Dahms then listed a slew of benefits for telecommuting from the employer’s standpoint. These are the same sorts of benefits I’ve been trumpeting about virtual offices for years now.

    • Virtual offices reduce commute costs and wear and tear on vehicles.


    • Virtual offices eliminate commute time completely.


    • Virtual offices offer a more flexible schedule.


    • Virtual offices let you work in more casual attire.


    • Virtual offices improve workforce satisfaction and retention.

I could go on and on—and I have in other articles. The bottom line: telecommuting from a virtual office offers a growing laundry list of benefits for employers, employees and the environment. With Telework Week just behind us, the latter is especially apparent. About 65,000 people pledged to telecommute last week. The Telework Exchange figures they saved a collective $5.1 million and 6.1 million pounds of pollution.


Lower Stress Levels With Virtual Office Space

NEW YORK-Still feeling stressed out? You are not alone. Many Americans continue to report chronic work stress, according to the American Psychological Association.

For example, two out of five (41 percent) employees report that they typically feel tense or stressed out during the workday. Commonly cited causes of work stress include low salaries (46 percent), lack of opportunities for growth or advancement (41 percent), too heavy a workload (41 percent), long hours (37 percent) and unclear job expectations (35 percent).

Virtual offices are not a panacea for workplace stress, but virtual offices can certainly alleviate some stress. By allowing employees to telecommute from a virtual office, for example, you can make up—at least a little bit—for low salaries. Studies show employees value working from virtual offices and would take less pay. They also save on gas money.

The workload and long hours may not go away just because employees work from a virtual office, but you may be able to get more done in less time. By eliminating the drive time, you can get more work done and by eliminating the distractions common to office life, you can also boost your productivity. And if hours are long, at least working from a virtual office gives employees a chance to take a power nap or a walk around the block to break the tension.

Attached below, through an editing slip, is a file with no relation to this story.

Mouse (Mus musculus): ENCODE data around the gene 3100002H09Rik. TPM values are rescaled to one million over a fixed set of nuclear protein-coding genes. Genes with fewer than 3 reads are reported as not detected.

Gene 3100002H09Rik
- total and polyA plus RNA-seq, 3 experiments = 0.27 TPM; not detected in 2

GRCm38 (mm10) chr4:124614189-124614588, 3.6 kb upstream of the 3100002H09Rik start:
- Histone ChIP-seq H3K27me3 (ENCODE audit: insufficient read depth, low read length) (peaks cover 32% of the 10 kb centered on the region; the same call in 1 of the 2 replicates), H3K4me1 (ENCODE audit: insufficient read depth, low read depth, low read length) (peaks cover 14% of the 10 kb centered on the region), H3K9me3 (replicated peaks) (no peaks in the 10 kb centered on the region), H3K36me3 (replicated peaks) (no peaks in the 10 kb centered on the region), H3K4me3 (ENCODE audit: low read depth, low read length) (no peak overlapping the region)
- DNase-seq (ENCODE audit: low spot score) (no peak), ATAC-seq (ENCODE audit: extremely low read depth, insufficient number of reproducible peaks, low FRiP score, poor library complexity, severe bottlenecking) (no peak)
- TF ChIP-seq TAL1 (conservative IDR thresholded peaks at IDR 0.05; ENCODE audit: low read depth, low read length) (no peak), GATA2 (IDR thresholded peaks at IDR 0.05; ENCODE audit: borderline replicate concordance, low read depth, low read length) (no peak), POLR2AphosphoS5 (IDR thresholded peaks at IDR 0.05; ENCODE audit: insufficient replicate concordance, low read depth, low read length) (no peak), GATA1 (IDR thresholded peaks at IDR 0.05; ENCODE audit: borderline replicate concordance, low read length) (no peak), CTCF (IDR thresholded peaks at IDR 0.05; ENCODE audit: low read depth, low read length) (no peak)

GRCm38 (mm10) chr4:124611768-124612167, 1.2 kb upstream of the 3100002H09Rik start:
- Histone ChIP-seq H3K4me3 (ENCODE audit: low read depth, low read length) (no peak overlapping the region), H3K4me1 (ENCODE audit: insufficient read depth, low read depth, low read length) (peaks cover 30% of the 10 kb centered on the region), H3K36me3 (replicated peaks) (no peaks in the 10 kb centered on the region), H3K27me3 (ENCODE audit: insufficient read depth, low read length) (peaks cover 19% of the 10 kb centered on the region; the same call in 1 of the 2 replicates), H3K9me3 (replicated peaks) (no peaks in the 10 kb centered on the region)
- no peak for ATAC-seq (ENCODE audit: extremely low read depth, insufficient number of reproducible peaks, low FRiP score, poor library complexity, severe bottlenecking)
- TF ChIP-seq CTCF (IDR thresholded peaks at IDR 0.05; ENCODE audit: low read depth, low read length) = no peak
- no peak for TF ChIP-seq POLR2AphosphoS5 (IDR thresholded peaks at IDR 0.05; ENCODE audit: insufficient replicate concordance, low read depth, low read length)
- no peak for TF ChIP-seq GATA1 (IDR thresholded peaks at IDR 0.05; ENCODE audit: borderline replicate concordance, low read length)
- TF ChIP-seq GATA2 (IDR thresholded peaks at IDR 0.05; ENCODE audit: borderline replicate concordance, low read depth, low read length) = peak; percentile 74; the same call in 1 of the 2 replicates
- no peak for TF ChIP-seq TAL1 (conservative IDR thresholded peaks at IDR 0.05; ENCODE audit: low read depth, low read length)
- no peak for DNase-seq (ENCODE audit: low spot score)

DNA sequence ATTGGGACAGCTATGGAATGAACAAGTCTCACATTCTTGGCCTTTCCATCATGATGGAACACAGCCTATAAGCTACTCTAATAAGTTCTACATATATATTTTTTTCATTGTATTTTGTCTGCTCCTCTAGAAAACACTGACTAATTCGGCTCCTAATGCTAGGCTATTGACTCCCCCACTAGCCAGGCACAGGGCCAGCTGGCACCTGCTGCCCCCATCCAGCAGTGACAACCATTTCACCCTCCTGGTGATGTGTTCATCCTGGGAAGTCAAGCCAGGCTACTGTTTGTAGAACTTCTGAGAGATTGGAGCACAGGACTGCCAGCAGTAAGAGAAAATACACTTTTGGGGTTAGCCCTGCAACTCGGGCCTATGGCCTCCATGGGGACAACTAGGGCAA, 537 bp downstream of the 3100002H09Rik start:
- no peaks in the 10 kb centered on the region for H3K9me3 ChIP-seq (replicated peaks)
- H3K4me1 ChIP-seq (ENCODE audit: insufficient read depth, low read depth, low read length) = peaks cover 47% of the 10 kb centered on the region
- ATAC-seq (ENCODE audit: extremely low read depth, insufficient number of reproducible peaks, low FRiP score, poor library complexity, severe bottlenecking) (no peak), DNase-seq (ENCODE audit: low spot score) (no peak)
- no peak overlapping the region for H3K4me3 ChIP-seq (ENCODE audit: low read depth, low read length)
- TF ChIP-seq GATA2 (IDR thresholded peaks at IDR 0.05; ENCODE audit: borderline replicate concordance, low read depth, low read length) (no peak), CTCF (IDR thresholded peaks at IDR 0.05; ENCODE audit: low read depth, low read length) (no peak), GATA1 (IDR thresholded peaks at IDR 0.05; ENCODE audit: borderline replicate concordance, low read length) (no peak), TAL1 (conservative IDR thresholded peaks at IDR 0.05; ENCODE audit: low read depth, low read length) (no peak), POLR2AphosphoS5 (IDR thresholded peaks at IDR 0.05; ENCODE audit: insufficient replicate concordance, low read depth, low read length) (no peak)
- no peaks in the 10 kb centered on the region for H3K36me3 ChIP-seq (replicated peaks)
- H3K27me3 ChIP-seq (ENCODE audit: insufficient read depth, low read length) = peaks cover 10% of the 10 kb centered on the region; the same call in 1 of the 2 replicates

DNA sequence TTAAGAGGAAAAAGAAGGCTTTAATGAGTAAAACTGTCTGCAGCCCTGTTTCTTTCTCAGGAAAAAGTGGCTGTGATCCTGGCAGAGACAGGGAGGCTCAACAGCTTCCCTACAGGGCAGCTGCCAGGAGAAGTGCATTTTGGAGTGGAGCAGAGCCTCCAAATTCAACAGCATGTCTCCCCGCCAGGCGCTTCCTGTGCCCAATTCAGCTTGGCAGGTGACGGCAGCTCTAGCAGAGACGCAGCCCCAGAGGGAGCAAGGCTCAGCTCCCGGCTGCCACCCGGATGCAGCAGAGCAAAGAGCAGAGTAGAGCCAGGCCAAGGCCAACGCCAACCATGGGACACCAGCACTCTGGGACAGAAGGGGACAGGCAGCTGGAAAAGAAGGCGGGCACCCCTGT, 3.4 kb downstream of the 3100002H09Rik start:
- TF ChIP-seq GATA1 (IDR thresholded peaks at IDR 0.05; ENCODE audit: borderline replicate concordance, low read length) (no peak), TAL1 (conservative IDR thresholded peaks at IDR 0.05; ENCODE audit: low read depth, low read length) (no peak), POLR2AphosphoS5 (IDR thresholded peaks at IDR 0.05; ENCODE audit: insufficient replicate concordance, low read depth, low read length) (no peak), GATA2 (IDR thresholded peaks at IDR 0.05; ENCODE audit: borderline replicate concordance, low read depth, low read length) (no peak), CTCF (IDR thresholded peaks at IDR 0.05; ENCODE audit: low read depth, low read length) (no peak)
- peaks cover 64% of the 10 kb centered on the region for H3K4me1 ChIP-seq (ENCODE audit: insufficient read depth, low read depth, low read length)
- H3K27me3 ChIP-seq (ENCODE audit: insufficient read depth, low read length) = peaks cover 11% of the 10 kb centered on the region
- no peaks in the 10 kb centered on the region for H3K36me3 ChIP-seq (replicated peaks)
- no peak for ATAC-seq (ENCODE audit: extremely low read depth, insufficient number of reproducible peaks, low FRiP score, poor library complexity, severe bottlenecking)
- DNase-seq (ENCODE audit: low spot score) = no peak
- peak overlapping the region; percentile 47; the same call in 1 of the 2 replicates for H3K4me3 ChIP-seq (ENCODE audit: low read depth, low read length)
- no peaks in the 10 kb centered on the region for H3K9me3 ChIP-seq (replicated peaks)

Lower stress levels, better overall health and greater engagement from tools like virtual offices? The research proves it. Of course, we’re not surprised. We are seeing these sorts of results every day from clients who rent our virtual office space in Chicago, New York, Los Angeles, Dallas and beyond. Now, the world is just taking more notice of the value-added benefits of virtual office space.

Workshifting Hitting Mainstream as Virtual Office, Mobility Rises

SANTA CLARA, CA—Workshifting. It’s part of the virtual office users’ lifestyle—and it’s also a part of the modern mobile workstyle.

According to the Citrix Global Workshifting Index, there’s been a dramatic rise in the number of companies that are allowing workshifting for all or part of their workforce. Specifically, 93 percent of organizations will have implemented workshifting policies by 2013. That’s up from 37 percent today.

Access to technology is enabling mobile workstyles, which breed productivity anywhere and at any time. Virtual offices and mobile workstyles go hand in hand, so I wasn’t surprised to see the results of this survey. But it’s interesting to see just how strongly some IT decision makers are embracing it. IT decision makers are citing several benefits to workshifting, including:

  • Giving people the flexibility to choose the ideal time, place and device for their work. Seventy one percent of respondents indicated that they are using workshifting policies to enable people to work from anywhere and 63 percent to enable people to work from home when required. Home-based virtual offices are one option.

  • Reducing real-estate, travel and labor costs through flex-work, telework and alternative workplace strategies. Cost savings are among the main drivers for workshifting with the reduction of HR-related costs at 45 percent, improved ability to recruit workers in lower-cost regions at 39 percent, reduction of real estate costs at 38 percent and contribution to environmental sustainability at 26 percent.

  • Attracting and retaining the best people through flex-work, telework and alternative workplace strategies. Fifty one percent of IT decision makers indicated that have implemented workshifting policies to help attract and retain top talent. Nearly half of respondents also indicated that workshifting enables organizations to tap into a broader labor pool by facilitating collaboration with and among outsourcing partners, contractors, business partners, temporary workers and consultants.

Can you see the virtual office tie in here? Virtual offices help enable the growing workshifting trend. With virtual office technologies you can avoid heavy investments in the infrastructure required to work from any time and anywhere.